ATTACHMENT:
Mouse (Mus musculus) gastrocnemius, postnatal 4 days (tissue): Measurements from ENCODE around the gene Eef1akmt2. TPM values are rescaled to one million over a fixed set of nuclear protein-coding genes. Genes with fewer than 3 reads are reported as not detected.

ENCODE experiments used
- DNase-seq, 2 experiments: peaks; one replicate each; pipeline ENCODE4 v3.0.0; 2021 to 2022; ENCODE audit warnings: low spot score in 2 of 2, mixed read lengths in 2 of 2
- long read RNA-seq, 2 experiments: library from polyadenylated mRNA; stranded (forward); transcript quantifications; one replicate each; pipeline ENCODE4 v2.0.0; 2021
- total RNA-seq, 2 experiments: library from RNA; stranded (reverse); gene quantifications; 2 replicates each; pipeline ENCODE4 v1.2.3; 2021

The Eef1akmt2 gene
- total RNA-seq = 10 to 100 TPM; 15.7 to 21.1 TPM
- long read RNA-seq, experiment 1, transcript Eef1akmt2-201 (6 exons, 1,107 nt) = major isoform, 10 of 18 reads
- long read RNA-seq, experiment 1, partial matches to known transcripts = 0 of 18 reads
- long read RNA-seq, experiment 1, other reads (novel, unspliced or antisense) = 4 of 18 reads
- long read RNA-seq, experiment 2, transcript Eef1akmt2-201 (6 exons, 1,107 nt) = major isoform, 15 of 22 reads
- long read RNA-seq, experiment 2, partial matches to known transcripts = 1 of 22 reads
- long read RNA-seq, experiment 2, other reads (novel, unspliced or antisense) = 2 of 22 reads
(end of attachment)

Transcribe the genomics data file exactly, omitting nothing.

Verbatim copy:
Mouse (Mus musculus) gastrocnemius, postnatal 4 days (tissue): Measurements from ENCODE around the gene Eef1akmt2. TPM values are rescaled to one million over a fixed set of nuclear protein-coding genes. Genes with fewer than 3 reads are reported as not detected.

ENCODE experiments used
- DNase-seq, 2 experiments: peaks; one replicate each; pipeline ENCODE4 v3.0.0; 2021 to 2022; ENCODE audit warnings: low spot score in 2 of 2, mixed read lengths in 2 of 2
- long read RNA-seq, 2 experiments: library from polyadenylated mRNA; stranded (forward); transcript quantifications; one replicate each; pipeline ENCODE4 v2.0.0; 2021
- total RNA-seq, 2 experiments: library from RNA; stranded (reverse); gene quantifications; 2 replicates each; pipeline ENCODE4 v1.2.3; 2021

The Eef1akmt2 gene
- total RNA-seq = 10 to 100 TPM; 15.7 to 21.1 TPM
- long read RNA-seq, experiment 1, transcript Eef1akmt2-201 (6 exons, 1,107 nt) = major isoform, 10 of 18 reads
- long read RNA-seq, experiment 1, partial matches to known transcripts = 0 of 18 reads
- long read RNA-seq, experiment 1, other reads (novel, unspliced or antisense) = 4 of 18 reads
- long read RNA-seq, experiment 2, transcript Eef1akmt2-201 (6 exons, 1,107 nt) = major isoform, 15 of 22 reads
- long read RNA-seq, experiment 2, partial matches to known transcripts = 1 of 22 reads
- long read RNA-seq, experiment 2, other reads (novel, unspliced or antisense) = 2 of 22 reads